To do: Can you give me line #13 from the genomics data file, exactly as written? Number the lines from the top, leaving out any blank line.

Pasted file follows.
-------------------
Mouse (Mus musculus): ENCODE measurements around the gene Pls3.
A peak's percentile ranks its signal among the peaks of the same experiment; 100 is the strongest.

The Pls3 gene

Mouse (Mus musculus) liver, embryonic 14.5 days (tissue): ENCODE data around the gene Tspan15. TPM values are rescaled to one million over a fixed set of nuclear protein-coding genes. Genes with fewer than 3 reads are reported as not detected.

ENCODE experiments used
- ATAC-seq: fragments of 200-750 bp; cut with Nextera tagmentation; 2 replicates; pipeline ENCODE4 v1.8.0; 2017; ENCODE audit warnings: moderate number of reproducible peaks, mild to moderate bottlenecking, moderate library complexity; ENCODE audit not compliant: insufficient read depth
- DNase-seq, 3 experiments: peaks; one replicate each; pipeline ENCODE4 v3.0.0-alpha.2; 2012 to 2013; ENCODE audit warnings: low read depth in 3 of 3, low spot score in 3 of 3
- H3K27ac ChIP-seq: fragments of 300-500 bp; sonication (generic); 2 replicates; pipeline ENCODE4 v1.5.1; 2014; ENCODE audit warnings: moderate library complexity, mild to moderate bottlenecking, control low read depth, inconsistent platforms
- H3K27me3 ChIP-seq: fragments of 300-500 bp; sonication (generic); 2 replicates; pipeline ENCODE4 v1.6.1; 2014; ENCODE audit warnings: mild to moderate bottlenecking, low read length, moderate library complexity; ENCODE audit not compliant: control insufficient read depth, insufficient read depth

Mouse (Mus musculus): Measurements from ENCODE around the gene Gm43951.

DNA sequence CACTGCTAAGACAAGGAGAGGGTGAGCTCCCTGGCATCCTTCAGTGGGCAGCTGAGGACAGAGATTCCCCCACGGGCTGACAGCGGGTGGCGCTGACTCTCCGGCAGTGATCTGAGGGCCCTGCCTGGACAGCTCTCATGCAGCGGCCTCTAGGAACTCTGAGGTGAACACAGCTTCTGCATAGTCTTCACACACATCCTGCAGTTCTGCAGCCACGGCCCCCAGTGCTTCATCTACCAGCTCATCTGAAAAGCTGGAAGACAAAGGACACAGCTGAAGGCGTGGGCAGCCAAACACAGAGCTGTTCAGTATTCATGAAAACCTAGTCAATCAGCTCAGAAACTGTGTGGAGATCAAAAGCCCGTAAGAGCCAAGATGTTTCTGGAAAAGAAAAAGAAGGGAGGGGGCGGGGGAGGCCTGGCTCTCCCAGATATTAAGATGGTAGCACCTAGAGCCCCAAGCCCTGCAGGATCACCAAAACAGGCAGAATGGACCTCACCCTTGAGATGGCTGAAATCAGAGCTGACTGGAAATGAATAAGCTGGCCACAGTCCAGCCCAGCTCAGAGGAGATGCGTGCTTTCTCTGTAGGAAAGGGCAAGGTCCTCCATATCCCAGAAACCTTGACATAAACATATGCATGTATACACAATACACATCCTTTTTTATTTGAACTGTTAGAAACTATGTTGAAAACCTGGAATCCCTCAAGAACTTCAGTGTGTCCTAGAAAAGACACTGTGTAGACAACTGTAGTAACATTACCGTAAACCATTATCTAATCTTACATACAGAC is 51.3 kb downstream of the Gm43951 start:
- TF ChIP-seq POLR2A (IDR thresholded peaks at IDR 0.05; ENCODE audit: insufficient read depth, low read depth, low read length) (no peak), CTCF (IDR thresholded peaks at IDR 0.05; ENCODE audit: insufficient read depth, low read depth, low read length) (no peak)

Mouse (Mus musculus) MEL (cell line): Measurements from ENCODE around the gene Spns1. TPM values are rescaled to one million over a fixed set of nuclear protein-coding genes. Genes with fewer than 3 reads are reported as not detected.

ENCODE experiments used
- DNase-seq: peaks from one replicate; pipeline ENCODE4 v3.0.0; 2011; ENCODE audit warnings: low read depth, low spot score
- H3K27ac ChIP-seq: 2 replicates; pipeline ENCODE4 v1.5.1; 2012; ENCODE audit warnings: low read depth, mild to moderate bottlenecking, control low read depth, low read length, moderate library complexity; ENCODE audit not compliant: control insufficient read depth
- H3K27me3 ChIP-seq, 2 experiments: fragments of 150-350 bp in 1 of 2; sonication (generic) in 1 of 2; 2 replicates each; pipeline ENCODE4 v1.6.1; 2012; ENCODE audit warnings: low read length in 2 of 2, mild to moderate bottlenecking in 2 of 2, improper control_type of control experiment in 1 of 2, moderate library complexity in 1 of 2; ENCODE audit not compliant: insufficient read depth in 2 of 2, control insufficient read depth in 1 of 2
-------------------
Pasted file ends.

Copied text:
Mouse (Mus musculus) MEL (cell line): Measurements from ENCODE around the gene Spns1. TPM values are rescaled to one million over a fixed set of nuclear protein-coding genes. Genes with fewer than 3 reads are reported as not detected.